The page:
With the ending of DACA, employers will bear some of the cost of abiding by new regulations (or lack thereof). Many of the largest employers in the country have hired the so-called Dreamers – individuals working and living under DACA’s protections. Apple’s CEO, Tim Cook, claims they have 250 employed at the tech giant. It is estimated that 91% of Dreamers are employed. So, with DACA gone, roughly 720,000 employees will become ineligible to remain employed overnight. The cost of replacing these employers is staggering. One think tank estimates it will cost employers $6.3 billion in turnover costs.

Fortunately for employers, the Trump administration announced it will delay ending DACA by six months. It is possible that during that time Congress will enact a law affording the same or similar protections allowing those same individuals to remain and stay employed. Therefore, employers do not need to start terminating their Dreamers right away. However, now is the time to create an action plan so that you are prepared if Congress is unable to reach and enact a solution. Employee turnover is costly and disruptive; abrupt and significant turnover is even more so. Smart employers will be prepared.

On Tuesday, April 4, 2017, the Seventh Circuit Court of Appeals became the first Federal Appellate Court to hold that Title VII of the Civil Rights Act of 1964 protects discrimination on the basis of sexual orientation.  While some states have already enacted laws protecting against that type of discrimination, and many employers have added such protections into company equal employment opportunity policies, this marks the first time sexual orientation has been deemed protected at this level under the federal Civil Rights Act. Continue Reading What Does The Landmark Ruling Declaring Sexual Orientation Discrimination Illegal Under Title VII Really Mean?

Last Fall’s election, where so much was said about hacked emails, should serve as a reminder to employers that cyber security is of the utmost important.  Cyber crime continues to rise across the globe.  In some European countries it even outpaces traditional crime.  A single data breach can cost a company millions of dollars in lost revenue, fines, and corrective action, not to mention the damages to its reputation and brand loyalty.  So what are the biggest cyber threats and how can businesses best defend against them? Continue Reading Cyber Security & Employees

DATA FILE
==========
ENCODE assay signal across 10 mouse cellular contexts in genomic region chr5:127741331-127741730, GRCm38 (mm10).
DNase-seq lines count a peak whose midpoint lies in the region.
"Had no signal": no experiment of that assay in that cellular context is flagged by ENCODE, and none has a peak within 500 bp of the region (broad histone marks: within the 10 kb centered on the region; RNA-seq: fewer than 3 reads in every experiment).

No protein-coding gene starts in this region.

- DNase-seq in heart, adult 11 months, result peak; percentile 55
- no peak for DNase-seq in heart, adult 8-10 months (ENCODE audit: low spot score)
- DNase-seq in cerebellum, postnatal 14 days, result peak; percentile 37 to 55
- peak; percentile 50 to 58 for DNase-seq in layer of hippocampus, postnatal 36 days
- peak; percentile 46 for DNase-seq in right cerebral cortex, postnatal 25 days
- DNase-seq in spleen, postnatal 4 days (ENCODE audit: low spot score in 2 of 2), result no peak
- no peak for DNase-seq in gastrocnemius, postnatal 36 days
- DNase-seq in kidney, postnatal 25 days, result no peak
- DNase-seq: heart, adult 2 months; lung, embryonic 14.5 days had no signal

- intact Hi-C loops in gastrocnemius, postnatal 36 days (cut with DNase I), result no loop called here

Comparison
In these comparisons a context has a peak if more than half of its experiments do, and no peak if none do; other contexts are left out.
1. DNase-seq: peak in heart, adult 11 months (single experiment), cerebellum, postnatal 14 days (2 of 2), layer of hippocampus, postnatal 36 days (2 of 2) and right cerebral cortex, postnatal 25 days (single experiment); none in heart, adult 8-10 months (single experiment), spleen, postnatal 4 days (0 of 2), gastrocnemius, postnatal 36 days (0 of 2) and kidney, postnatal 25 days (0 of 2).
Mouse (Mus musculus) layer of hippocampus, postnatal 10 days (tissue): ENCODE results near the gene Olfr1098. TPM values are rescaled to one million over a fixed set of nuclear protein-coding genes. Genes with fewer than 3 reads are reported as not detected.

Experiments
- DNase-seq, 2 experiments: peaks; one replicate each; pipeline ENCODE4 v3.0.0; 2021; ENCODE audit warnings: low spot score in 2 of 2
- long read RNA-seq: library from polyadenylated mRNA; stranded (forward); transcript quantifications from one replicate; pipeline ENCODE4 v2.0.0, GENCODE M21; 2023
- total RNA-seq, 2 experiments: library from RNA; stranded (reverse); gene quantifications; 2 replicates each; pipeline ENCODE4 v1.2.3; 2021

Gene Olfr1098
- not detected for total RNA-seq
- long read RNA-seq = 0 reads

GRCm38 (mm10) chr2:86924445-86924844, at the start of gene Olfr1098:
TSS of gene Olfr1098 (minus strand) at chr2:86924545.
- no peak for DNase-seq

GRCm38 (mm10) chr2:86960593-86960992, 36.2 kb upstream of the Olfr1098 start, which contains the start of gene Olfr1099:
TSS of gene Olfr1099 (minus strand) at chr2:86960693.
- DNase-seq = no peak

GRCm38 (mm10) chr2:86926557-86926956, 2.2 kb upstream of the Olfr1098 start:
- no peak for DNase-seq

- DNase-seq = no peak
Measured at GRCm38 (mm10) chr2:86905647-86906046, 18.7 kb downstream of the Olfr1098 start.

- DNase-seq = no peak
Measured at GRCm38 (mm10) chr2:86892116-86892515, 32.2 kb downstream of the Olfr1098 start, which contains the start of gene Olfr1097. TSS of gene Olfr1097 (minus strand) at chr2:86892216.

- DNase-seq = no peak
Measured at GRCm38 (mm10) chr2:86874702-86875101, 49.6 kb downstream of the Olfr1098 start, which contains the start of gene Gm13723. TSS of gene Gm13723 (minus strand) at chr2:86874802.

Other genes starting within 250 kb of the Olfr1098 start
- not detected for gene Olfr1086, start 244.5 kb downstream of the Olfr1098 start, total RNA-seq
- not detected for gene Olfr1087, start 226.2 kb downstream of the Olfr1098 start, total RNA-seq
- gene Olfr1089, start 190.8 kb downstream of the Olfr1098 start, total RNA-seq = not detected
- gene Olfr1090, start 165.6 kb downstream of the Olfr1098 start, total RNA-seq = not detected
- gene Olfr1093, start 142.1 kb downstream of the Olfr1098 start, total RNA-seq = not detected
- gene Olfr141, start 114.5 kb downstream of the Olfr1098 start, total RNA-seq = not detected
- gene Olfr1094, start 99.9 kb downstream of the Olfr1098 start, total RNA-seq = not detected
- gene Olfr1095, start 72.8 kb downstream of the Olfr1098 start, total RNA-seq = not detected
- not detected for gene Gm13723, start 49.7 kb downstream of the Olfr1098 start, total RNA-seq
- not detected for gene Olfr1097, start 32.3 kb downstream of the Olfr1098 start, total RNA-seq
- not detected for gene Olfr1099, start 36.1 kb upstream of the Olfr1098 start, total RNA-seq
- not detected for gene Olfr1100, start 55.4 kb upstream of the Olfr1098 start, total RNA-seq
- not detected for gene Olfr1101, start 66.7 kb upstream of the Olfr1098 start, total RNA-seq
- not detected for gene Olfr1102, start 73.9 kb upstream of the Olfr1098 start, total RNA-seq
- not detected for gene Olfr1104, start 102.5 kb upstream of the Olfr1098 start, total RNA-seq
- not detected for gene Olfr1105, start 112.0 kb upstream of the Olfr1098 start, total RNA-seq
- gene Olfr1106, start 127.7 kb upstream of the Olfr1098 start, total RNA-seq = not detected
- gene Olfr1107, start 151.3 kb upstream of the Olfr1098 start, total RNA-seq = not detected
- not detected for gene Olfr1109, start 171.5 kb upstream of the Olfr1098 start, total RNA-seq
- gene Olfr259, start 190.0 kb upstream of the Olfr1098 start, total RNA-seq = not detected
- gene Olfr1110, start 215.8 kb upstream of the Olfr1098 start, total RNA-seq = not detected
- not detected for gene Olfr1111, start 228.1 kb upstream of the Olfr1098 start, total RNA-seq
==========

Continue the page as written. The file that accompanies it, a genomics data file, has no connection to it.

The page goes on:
Franchise agreements typically make clear that a franchisee is a separate entity from the franchisor and that the franchisor has no liability as an employer of anyone the franchisee hires and employs.  Indeed, traditionally franchisors have not been routinely deemed joint or co-employers with their franchisees.  This is because the franchisor usually does not control hiring, firing, wages, breaks, and other day-to-day operations of the franchisee to the extent necessary to create an agency relationship between a franchisee’s employee and the franchisor.  A recent case decided by a federal court in California, however, might put that traditional thinking and legal relationship in doubt. Continue Reading Could A Franchisor Be Liable For A Franchisee’s Employment Decisions?

Now more than ever employers must have a clear and concise policy regarding work email accounts.  While it is commonly understood that an employee’s work email is property of the employer and subject to search at any time, it is important to inform employees of this.  A recent case, Hoofnagle v. Smyth-Wythe Airport Commission out of the Western District of Virginia, demonstrates the importance of a clear policy on email accounts.

Hoofnagel was the manager of a small, local airport who was fired for his use of an email account he used both personally and for business to write an impassioned and volatile email to U.S. Senator Tim Kaine.  The manager’s email came in the wake of the Newtown school shooting tragedy and vehemently defended gun rights.  The airport did not have its own email system, or a written policy addressing the use of email and accompanying expectations.  The manager created the email account when he started there and the airport published the address as an official point of contact.  Further complicating the matter, the manager signed the email with his name and position.  Shortly thereafter, the airport commission voted to terminate the manager and he filed suit.  After the airport terminated the manager, it began going through his emails to check for airport business. Continue Reading The Importance of a Proper Email Policy